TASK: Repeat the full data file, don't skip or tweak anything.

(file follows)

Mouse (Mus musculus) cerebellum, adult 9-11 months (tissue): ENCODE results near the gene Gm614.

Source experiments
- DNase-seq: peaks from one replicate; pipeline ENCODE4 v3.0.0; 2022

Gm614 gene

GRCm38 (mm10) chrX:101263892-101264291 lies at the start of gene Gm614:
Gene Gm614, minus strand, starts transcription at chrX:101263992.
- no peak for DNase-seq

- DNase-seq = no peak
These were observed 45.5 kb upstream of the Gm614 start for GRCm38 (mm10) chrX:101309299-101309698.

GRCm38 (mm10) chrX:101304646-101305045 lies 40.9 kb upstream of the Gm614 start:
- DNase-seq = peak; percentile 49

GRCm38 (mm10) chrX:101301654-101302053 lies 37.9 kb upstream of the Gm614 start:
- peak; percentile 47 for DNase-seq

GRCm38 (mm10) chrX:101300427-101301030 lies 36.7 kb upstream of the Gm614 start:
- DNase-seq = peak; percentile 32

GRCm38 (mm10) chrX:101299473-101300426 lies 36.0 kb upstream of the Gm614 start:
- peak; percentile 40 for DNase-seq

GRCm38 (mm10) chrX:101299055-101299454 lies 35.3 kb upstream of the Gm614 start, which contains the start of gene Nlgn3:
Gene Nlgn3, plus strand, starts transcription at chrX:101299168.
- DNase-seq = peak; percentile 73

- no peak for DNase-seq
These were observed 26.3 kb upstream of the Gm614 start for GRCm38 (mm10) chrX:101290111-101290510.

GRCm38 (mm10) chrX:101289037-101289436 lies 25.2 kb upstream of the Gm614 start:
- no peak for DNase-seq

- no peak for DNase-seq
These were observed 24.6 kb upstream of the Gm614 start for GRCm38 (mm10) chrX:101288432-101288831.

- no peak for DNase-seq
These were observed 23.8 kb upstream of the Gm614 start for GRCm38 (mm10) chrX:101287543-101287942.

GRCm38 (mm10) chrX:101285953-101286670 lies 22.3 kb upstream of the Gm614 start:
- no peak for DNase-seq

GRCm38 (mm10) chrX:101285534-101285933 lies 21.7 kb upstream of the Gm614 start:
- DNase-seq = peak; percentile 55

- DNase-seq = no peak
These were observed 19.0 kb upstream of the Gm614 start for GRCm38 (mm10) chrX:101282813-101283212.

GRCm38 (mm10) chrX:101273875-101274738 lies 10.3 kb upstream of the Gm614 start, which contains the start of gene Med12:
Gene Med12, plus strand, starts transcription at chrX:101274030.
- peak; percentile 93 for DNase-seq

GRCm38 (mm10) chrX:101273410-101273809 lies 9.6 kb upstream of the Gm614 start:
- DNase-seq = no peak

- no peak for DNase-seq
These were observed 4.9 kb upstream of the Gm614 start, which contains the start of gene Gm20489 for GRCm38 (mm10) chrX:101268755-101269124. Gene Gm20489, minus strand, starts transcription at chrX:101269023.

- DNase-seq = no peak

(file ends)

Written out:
Mouse (Mus musculus) cerebellum, adult 9-11 months (tissue): ENCODE results near the gene Gm614.

Source experiments
- DNase-seq: peaks from one replicate; pipeline ENCODE4 v3.0.0; 2022

Gm614 gene

GRCm38 (mm10) chrX:101263892-101264291 lies at the start of gene Gm614:
Gene Gm614, minus strand, starts transcription at chrX:101263992.
- no peak for DNase-seq

- DNase-seq = no peak
These were observed 45.5 kb upstream of the Gm614 start for GRCm38 (mm10) chrX:101309299-101309698.

GRCm38 (mm10) chrX:101304646-101305045 lies 40.9 kb upstream of the Gm614 start:
- DNase-seq = peak; percentile 49

GRCm38 (mm10) chrX:101301654-101302053 lies 37.9 kb upstream of the Gm614 start:
- peak; percentile 47 for DNase-seq

GRCm38 (mm10) chrX:101300427-101301030 lies 36.7 kb upstream of the Gm614 start:
- DNase-seq = peak; percentile 32

GRCm38 (mm10) chrX:101299473-101300426 lies 36.0 kb upstream of the Gm614 start:
- peak; percentile 40 for DNase-seq

GRCm38 (mm10) chrX:101299055-101299454 lies 35.3 kb upstream of the Gm614 start, which contains the start of gene Nlgn3:
Gene Nlgn3, plus strand, starts transcription at chrX:101299168.
- DNase-seq = peak; percentile 73

- no peak for DNase-seq
These were observed 26.3 kb upstream of the Gm614 start for GRCm38 (mm10) chrX:101290111-101290510.

GRCm38 (mm10) chrX:101289037-101289436 lies 25.2 kb upstream of the Gm614 start:
- no peak for DNase-seq

- no peak for DNase-seq
These were observed 24.6 kb upstream of the Gm614 start for GRCm38 (mm10) chrX:101288432-101288831.

- no peak for DNase-seq
These were observed 23.8 kb upstream of the Gm614 start for GRCm38 (mm10) chrX:101287543-101287942.

GRCm38 (mm10) chrX:101285953-101286670 lies 22.3 kb upstream of the Gm614 start:
- no peak for DNase-seq

GRCm38 (mm10) chrX:101285534-101285933 lies 21.7 kb upstream of the Gm614 start:
- DNase-seq = peak; percentile 55

- DNase-seq = no peak
These were observed 19.0 kb upstream of the Gm614 start for GRCm38 (mm10) chrX:101282813-101283212.

GRCm38 (mm10) chrX:101273875-101274738 lies 10.3 kb upstream of the Gm614 start, which contains the start of gene Med12:
Gene Med12, plus strand, starts transcription at chrX:101274030.
- peak; percentile 93 for DNase-seq

GRCm38 (mm10) chrX:101273410-101273809 lies 9.6 kb upstream of the Gm614 start:
- DNase-seq = no peak

- no peak for DNase-seq
These were observed 4.9 kb upstream of the Gm614 start, which contains the start of gene Gm20489 for GRCm38 (mm10) chrX:101268755-101269124. Gene Gm20489, minus strand, starts transcription at chrX:101269023.

- DNase-seq = no peak